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Safety First in Gas Appliances

Consumer CompactOctober 12, 2021

Faulty or poorly maintained domestic gas appliances risk consumer health through carbon monoxide (CO) poisoning. Annually, it hospitalizes 4,000 Americans and kills 400.1 Suppliers of appliances and components must ensure their products are safe and perform properly.

 2021 Q3_Gas Appliance 

Consumer gas appliances 

Consumers can choose from a wide variety of gas appliances for the domestic setting. For inside the home there are gas hobs, heaters, ovens, dryers and water heaters. For outside, consumers may choose from gas-powered grills, stoves, firepits or boiling burners. 

Personal preference will have a major impact on whether a consumer chooses a gas appliance. For example, many cooks prefer to use gas because it is more responsive and gives a better charring effect on grills. At the same time, which utilities are connected to a property will also have an impact on their decision.


Gas appliances are popular because they have multiple advantages over electric. However, consumers also need to be aware of the potential downsides and the importance of choosing the right product and then maintaining it correctly for safety.  

Among the advantages are the fact that running costs are often cheaper with gas appliances. In some cases, it is predicted they will reduce utility bills by up to 30%. They are also often more energy efficient – for example, gas dryers use 30% less energy than an electric equivalent. Finally, they often have a longer lifespan because there are fewer working parts, and they are easier to maintain.2 

At the same time, consumers will also need to consider the fact that gas appliances are often more expensive than electric and, if gas is not supplied to their home, they will need to pay a connection fee. However, these costs can be negated by a longer lifespan and lower operating costs.

More seriously, poorly maintained or badly built gas appliances can result in gas leaks that can cause fires/explosions. In the US, it is estimated that grills start 10,600 house fires and cause 19,700 people to visit the emergency room every year.3 This has led to a campaign by the National Fire Protection Association on safe grilling.4

Carbon monoxide (CO)

Perhaps the most concerning aspect of gas appliance use is the possibility of unintentional CO poisoning. CO is invisible, silent and odorless, and can kill very quickly. It is produced by the combustion of fuels, such as natural gases, kerosene, oil, coal and wood, meaning badly built or poorly maintained gas heating and cooking appliances can be a source.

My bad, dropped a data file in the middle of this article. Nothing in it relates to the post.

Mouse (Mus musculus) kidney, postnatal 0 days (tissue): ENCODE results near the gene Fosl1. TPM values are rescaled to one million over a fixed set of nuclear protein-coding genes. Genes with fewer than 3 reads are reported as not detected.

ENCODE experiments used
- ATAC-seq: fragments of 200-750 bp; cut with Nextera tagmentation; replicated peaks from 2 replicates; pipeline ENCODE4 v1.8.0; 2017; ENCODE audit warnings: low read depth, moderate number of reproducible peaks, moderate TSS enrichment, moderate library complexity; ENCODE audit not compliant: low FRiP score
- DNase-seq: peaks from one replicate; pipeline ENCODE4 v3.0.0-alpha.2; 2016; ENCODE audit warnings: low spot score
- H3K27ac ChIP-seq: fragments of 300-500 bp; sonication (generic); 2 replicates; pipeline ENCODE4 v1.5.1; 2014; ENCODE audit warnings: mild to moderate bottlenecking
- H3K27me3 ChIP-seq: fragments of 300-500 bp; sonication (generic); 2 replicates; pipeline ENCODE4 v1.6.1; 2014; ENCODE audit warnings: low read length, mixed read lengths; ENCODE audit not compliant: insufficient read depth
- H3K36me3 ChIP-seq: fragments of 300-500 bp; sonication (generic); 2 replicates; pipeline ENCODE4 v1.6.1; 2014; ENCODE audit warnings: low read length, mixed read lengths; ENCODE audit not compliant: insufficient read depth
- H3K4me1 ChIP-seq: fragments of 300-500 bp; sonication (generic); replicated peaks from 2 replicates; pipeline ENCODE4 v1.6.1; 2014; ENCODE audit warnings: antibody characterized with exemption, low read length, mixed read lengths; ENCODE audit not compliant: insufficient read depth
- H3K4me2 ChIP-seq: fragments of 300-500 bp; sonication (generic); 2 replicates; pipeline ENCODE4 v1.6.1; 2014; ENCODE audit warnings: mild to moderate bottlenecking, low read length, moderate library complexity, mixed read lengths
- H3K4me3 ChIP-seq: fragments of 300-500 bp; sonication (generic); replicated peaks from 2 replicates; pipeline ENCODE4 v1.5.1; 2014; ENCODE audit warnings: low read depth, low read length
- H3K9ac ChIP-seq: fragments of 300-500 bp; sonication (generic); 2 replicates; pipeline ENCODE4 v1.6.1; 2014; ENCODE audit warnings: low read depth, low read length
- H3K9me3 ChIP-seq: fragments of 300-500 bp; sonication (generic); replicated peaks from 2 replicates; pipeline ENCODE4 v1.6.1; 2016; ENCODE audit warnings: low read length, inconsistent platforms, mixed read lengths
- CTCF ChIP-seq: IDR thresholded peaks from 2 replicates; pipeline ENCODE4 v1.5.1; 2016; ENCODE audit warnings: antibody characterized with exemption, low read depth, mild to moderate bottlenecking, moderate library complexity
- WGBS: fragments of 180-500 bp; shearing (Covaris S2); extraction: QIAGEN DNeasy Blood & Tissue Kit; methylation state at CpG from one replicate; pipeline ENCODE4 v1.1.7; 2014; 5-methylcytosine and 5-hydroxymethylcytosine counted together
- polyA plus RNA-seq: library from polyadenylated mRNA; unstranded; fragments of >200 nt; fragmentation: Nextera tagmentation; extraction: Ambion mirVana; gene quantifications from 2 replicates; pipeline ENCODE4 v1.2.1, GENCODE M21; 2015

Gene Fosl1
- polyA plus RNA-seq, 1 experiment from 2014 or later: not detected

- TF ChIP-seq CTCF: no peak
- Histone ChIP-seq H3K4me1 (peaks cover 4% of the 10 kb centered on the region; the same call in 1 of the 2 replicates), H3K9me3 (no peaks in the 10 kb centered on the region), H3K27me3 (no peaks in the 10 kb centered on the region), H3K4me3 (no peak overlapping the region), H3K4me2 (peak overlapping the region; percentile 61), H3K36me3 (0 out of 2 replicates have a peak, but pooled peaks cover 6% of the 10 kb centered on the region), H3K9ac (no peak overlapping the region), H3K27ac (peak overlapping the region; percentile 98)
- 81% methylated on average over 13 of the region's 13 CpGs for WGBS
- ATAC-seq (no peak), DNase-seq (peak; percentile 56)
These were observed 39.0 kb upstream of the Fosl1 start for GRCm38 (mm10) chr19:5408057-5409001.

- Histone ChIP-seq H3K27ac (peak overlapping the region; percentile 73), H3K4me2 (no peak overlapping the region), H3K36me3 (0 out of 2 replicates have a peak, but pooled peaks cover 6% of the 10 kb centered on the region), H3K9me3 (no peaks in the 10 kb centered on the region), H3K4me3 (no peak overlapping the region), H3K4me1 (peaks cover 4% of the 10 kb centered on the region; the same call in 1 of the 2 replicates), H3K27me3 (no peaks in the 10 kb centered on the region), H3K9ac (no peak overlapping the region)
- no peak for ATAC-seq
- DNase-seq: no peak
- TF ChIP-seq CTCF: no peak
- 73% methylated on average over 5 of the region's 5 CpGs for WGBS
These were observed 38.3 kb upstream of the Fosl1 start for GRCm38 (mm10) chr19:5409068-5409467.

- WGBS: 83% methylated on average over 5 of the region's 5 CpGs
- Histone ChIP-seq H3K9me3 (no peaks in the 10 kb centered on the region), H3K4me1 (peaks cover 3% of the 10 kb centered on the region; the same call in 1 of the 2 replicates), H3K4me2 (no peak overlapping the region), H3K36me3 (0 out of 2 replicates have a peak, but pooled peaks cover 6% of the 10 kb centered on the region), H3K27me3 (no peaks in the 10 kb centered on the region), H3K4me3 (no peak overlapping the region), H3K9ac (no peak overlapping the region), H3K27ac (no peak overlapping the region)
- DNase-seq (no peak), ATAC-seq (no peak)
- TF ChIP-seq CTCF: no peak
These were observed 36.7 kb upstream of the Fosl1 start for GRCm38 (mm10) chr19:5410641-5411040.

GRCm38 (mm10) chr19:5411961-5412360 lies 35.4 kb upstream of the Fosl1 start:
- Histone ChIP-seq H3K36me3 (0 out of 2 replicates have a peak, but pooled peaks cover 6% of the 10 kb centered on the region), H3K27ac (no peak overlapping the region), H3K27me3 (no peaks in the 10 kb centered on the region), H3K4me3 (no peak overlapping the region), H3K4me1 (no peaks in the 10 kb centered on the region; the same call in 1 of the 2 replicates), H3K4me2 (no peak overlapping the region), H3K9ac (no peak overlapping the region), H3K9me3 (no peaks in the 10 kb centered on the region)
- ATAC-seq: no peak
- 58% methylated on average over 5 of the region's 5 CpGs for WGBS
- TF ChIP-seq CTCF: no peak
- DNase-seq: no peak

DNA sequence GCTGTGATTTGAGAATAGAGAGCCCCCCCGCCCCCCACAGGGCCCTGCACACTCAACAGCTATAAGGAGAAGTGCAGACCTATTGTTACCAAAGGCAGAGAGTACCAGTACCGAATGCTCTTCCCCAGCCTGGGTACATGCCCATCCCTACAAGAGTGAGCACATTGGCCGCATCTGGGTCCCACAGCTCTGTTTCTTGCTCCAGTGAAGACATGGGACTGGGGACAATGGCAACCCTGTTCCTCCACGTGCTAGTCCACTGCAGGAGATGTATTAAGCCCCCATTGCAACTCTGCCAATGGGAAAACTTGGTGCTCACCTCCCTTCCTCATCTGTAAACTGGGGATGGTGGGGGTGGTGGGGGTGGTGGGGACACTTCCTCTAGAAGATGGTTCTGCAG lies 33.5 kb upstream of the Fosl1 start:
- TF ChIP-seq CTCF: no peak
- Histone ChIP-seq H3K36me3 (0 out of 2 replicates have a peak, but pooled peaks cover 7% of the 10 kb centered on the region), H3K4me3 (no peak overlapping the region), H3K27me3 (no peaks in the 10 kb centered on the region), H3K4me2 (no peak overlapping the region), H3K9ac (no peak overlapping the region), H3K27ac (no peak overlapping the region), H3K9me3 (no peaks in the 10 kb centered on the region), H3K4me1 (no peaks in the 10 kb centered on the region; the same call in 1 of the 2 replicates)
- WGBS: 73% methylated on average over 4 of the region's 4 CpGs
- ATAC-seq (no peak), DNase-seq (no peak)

Consumers are always advised to install a CO detector near potential sources, such as gas appliances. Increasingly, building code officials are requiring CO alarms in all building levels and/or individual housing levels. These can be stand-alone units or integrated into a fire and smoke detection unit. Newer units may also have intuitive smart features that will act in combination with a home security system.

Safety first

When buying, installing and operating a gas appliance, safety must come first. Consumers want to be certain that the products they buy are safe and will perform as advertised. Appliances should also be regularly serviced to ensure leaks have not developed over time and a CO monitor should be installed. 

A simple way to ensure safety is to choose a product that conforms to recognized and relevant standards. A variety of standards are enforced around the world, so manufacturers and suppliers need to ensure their products conform to the appropriate standards for their product and market. This can be confusing. For example, the EU enforces a variety of different standards depending on the appliance – EN 732 for absorption fridges but EN 509 and EN 14543 for outdoor gas heaters – but in South Africa all gas appliances are covered by one standard – SANS 1539.

North American markets

The split between gas and electrical cooking appliances has remained remarkably constant in North America, with gas accounting for around 37% of purchases.5 To operate successfully in this fertile market, manufacturers and suppliers of components and appliances need to ensure their products are certified against relevant American National Standards Institute (ANSI) and CSA standards.

SGS solution

SGS is recognized as a Nationally Recognized Testing Laboratory (NRTL) by the US Occupational Safety and Health Administration (OSHA) and Standards Council of Canada (SCC). We provide a comprehensive range of testing solutions to ensure gas appliances and components are safe, conform to relevant standards, and will perform in accordance with consumer expectations. In addition to appliances for indoor and outdoor use, our solutions cover components, such as valves, hoses and regulators.

The SGS North American (NA) Listed Mark helps manufacturers and suppliers access NA markets by ensuring their products to conform to all relevant ANSI and CAS standards. This one-stop solution for compliance testing provides consumers with a clear, visible mark of conformity, creating confidence in the product and brand. It is cost effective and can be adapted to include compliance requirements for other markets. 

Learn more about SGS Gas Appliance Testing.

For more information, please contact:  

Sanjeev Gandhi
Deputy Vice President, Hardlines
Connectivity & Products
t: +1 (973) 575-7175

Sky Yu
Gas Project Manager, Hardlines
Connectivity & Products
t: +86 (0)757 2280 5888   

Snow Zhang
Gas Project Manager, Hardlines
Connectivity & Products
t: +86 (0)757 2280 5833 


1 Carbon Monoxide Poisoning – Frequently Asked Questions 
2 Gas vs. electric appliances 
3 Grilling Statistics from NFPA 
4 Grilling Safety 
5 Unit shipments of electric/gas cooking appliances in the U.S. from 2007 to 2017 (in 1,000s) 

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